* Pray. Not to put too fine a point on it, but it would be a really, really good thing if none of this came to pass. When you address the Deity of your choice, adding a plea for the welfare of the people of the world seems both timely and appropriate. Those who, like our friend Ben, enjoy chatting with the saints and/or holy people of their faith, ask for advice, insight, and intercession. Those for whom Gaia, the Earth herself, is the highest entity, ask forgiveness for humankind’s sins against her and beg for mercy.   

What else can you do? We’ve read over and over that you should stock up on prescription meds ahead of an emergency, but we’re skeptical that any doctor would agree to give you a multi-fill prescription. And of course, how you could pay bills that keep coming due like clockwork when no money is coming in is beyond us. (To say nothing of taxes.) There’s a lot that’s beyond us, and we’d welcome any tips and insights.

But what we can say is this: Having a cushion against hard times is a good feeling, even when there’s not a cloud on the horizon. It’s a great gift to give yourself and your family this Christmas.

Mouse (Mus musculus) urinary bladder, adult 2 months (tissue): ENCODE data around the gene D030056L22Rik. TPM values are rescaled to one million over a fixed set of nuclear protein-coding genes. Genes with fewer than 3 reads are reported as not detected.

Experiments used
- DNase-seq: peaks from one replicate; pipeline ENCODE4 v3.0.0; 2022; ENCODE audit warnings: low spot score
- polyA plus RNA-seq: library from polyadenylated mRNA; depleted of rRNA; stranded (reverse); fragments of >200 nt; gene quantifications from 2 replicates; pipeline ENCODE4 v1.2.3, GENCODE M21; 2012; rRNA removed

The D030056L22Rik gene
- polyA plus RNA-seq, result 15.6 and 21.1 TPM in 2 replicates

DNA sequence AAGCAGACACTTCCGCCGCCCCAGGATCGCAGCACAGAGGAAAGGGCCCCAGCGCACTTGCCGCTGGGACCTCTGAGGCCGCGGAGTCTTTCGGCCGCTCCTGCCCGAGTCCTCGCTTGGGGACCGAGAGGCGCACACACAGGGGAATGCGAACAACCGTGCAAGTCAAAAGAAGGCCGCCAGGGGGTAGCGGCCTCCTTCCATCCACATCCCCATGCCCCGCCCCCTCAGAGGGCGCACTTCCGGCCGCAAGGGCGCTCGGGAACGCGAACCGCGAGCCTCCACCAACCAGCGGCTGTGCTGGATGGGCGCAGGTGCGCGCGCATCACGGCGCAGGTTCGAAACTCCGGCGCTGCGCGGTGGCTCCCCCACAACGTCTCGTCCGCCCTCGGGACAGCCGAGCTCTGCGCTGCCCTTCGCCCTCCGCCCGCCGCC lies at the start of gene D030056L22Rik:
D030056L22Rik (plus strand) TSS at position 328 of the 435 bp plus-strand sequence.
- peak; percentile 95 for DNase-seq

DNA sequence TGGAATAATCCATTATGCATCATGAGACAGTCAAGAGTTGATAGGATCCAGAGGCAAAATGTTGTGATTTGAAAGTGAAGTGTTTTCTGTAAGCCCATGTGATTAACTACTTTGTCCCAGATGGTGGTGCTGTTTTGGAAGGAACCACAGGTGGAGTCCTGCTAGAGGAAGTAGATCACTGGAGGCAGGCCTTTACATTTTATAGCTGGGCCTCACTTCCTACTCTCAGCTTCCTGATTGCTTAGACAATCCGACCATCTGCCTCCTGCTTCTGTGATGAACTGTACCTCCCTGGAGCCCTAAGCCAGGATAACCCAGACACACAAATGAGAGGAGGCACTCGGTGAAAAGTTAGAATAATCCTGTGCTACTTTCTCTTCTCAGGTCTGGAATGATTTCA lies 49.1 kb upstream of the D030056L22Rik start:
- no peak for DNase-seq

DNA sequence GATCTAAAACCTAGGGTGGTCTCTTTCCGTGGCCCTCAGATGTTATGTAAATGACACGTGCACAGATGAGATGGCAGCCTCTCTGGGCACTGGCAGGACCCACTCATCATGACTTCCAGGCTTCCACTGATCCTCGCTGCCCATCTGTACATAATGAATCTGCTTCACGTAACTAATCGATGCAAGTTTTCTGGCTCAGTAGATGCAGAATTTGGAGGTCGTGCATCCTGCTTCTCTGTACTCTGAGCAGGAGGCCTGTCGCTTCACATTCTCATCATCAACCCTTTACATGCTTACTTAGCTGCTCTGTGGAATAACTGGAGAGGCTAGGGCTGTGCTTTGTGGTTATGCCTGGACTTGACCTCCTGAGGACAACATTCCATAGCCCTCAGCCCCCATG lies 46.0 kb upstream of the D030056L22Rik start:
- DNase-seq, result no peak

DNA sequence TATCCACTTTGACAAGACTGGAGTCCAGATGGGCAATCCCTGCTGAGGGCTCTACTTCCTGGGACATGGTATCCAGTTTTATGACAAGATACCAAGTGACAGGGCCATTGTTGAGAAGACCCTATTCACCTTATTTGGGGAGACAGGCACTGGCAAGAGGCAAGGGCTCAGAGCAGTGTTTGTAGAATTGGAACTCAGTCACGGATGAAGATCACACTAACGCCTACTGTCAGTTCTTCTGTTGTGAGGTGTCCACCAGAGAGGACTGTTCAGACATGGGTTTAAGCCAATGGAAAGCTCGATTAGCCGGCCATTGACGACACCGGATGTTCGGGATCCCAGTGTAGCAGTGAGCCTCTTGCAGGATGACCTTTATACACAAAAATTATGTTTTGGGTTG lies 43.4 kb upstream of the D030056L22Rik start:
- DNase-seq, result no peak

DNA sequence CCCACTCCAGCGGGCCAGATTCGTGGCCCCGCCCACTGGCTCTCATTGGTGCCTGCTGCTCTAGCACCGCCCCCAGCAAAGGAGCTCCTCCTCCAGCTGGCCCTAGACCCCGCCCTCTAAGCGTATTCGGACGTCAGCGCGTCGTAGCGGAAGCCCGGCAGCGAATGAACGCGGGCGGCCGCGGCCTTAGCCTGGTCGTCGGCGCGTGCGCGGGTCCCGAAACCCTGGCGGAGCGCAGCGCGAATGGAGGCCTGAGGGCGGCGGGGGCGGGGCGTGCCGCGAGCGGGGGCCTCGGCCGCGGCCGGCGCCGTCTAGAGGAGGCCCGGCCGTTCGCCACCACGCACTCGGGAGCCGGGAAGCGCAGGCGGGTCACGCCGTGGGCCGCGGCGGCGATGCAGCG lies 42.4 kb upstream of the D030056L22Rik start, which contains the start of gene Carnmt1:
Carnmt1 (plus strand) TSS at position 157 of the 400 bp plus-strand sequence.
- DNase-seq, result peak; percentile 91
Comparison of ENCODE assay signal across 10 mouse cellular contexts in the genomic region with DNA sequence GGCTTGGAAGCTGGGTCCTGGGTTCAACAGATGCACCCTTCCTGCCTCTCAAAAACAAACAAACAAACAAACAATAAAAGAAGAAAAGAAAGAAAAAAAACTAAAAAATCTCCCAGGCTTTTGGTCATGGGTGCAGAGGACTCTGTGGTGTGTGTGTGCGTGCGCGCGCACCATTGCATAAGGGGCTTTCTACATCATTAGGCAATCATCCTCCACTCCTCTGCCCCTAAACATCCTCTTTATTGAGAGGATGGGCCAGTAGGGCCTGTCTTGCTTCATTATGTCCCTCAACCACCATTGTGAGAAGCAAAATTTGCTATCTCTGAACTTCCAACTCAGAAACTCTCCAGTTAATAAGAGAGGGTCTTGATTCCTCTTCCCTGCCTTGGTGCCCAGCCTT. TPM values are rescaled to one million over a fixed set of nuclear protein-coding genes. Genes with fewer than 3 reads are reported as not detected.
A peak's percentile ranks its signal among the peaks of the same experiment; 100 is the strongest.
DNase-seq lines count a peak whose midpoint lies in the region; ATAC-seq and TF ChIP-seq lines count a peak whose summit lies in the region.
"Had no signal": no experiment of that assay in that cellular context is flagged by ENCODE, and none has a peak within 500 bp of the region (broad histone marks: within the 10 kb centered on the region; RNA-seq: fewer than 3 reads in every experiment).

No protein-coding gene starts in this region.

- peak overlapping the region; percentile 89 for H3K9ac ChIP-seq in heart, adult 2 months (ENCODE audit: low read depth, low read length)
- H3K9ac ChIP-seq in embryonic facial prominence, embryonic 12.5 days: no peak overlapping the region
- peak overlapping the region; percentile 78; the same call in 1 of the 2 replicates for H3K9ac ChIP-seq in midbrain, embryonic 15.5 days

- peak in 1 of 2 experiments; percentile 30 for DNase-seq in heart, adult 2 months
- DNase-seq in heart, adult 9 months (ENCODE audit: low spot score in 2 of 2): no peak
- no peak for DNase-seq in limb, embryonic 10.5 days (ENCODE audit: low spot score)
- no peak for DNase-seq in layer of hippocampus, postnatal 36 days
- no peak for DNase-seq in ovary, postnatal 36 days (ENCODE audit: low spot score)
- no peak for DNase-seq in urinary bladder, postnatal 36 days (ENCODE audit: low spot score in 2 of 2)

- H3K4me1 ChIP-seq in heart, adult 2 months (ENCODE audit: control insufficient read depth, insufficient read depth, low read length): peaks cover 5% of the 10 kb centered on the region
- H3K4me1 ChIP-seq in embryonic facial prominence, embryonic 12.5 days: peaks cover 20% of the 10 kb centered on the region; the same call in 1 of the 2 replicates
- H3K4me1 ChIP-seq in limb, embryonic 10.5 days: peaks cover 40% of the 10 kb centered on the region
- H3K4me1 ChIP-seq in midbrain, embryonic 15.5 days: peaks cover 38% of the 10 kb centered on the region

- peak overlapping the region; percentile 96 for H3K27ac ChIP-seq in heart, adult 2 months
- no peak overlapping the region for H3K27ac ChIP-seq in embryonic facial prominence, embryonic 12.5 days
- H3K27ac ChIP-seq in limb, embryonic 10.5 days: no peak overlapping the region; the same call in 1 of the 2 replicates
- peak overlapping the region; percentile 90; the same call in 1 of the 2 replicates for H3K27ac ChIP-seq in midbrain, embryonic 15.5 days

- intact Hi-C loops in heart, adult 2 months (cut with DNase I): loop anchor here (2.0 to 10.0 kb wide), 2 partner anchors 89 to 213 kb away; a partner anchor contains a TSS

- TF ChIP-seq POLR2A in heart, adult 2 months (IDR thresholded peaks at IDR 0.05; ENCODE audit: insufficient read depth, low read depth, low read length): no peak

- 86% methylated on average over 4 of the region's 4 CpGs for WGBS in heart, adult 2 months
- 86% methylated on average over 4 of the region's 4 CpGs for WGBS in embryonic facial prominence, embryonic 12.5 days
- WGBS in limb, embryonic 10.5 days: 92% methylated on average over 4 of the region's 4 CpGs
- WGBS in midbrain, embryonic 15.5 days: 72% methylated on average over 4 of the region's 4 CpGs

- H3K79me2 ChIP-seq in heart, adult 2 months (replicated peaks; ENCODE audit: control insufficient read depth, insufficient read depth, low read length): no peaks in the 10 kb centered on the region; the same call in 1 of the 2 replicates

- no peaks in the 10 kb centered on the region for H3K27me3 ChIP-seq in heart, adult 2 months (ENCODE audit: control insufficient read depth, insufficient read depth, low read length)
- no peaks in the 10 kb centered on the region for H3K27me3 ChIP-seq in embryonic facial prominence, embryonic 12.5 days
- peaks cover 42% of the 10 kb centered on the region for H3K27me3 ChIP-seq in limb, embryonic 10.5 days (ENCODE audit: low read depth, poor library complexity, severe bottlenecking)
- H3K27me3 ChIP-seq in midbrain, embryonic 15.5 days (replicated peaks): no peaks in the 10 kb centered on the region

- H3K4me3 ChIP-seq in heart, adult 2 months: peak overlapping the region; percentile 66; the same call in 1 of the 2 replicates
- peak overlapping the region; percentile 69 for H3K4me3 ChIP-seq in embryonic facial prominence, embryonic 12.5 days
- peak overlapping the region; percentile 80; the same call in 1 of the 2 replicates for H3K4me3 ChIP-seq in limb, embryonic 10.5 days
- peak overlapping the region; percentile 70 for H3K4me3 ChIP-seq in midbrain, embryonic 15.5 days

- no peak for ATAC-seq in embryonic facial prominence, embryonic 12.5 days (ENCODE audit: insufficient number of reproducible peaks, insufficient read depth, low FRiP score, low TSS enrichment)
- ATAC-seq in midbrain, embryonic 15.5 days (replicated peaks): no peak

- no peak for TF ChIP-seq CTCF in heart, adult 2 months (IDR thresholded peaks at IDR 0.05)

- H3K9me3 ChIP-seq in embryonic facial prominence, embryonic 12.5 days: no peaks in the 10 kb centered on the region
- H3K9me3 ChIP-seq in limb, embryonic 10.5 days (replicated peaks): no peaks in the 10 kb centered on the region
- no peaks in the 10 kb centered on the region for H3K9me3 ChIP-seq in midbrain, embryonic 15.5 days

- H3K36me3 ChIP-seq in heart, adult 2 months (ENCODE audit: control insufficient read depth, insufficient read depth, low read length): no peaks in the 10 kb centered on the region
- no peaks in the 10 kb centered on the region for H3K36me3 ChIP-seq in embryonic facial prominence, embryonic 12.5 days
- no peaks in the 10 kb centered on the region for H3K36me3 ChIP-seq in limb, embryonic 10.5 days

1. William Scudder - December 13, 2011

Yipes. As long as you’re at it… don’t forget ammo makes great stocking stuffers. Happy Holidays.

Ha, good point, William! And happy holidays to you and yours as well!

2. Three Days to Anarchy - December 16, 2011

Very good stuff.


3. Cinj - December 16, 2011

Good ideas Ben. You’re always so sensible. We have recently begun making our own sausages and things as well as buying while animals to help save on the amounts we are spending on our meat. I’m going to try to get around to seeing people more often, it’s been far too long.

Thanks, Cinj! Your continuous progress towards self-reliance should be a model for us all. (You should write a book!) Keep up the good work!